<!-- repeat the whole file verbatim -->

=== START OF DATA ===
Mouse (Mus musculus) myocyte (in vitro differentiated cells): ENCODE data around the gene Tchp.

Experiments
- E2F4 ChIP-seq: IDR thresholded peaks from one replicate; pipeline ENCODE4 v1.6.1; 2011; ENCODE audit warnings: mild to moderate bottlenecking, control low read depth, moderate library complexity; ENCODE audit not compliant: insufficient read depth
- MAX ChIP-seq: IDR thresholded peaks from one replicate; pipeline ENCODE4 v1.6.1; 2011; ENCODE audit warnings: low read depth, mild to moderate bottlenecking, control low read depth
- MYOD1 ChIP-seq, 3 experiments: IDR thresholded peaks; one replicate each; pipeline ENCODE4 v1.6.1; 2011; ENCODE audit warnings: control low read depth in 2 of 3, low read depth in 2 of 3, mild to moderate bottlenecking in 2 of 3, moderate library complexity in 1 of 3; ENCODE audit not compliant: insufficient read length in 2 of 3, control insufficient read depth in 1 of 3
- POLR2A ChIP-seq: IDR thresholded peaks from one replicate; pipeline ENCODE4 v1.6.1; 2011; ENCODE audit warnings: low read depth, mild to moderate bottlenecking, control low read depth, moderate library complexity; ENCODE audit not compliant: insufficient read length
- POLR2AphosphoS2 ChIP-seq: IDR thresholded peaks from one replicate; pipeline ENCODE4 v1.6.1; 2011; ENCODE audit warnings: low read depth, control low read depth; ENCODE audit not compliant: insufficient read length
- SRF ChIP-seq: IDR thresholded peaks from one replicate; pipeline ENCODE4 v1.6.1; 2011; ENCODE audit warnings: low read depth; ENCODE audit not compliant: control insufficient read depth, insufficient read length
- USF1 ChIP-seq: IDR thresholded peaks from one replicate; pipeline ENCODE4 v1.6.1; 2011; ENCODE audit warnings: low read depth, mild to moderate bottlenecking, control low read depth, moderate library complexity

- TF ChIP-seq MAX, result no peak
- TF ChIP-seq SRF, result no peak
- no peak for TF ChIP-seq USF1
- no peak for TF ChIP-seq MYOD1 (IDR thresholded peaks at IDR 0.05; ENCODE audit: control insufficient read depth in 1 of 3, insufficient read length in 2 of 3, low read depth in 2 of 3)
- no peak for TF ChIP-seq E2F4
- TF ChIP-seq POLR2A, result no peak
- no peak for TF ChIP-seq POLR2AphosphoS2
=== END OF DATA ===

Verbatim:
Mouse (Mus musculus) myocyte (in vitro differentiated cells): ENCODE data around the gene Tchp.

Experiments
- E2F4 ChIP-seq: IDR thresholded peaks from one replicate; pipeline ENCODE4 v1.6.1; 2011; ENCODE audit warnings: mild to moderate bottlenecking, control low read depth, moderate library complexity; ENCODE audit not compliant: insufficient read depth
- MAX ChIP-seq: IDR thresholded peaks from one replicate; pipeline ENCODE4 v1.6.1; 2011; ENCODE audit warnings: low read depth, mild to moderate bottlenecking, control low read depth
- MYOD1 ChIP-seq, 3 experiments: IDR thresholded peaks; one replicate each; pipeline ENCODE4 v1.6.1; 2011; ENCODE audit warnings: control low read depth in 2 of 3, low read depth in 2 of 3, mild to moderate bottlenecking in 2 of 3, moderate library complexity in 1 of 3; ENCODE audit not compliant: insufficient read length in 2 of 3, control insufficient read depth in 1 of 3
- POLR2A ChIP-seq: IDR thresholded peaks from one replicate; pipeline ENCODE4 v1.6.1; 2011; ENCODE audit warnings: low read depth, mild to moderate bottlenecking, control low read depth, moderate library complexity; ENCODE audit not compliant: insufficient read length
- POLR2AphosphoS2 ChIP-seq: IDR thresholded peaks from one replicate; pipeline ENCODE4 v1.6.1; 2011; ENCODE audit warnings: low read depth, control low read depth; ENCODE audit not compliant: insufficient read length
- SRF ChIP-seq: IDR thresholded peaks from one replicate; pipeline ENCODE4 v1.6.1; 2011; ENCODE audit warnings: low read depth; ENCODE audit not compliant: control insufficient read depth, insufficient read length
- USF1 ChIP-seq: IDR thresholded peaks from one replicate; pipeline ENCODE4 v1.6.1; 2011; ENCODE audit warnings: low read depth, mild to moderate bottlenecking, control low read depth, moderate library complexity

- TF ChIP-seq MAX, result no peak
- TF ChIP-seq SRF, result no peak
- no peak for TF ChIP-seq USF1
- no peak for TF ChIP-seq MYOD1 (IDR thresholded peaks at IDR 0.05; ENCODE audit: control insufficient read depth in 1 of 3, insufficient read length in 2 of 3, low read depth in 2 of 3)
- no peak for TF ChIP-seq E2F4
- TF ChIP-seq POLR2A, result no peak
- no peak for TF ChIP-seq POLR2AphosphoS2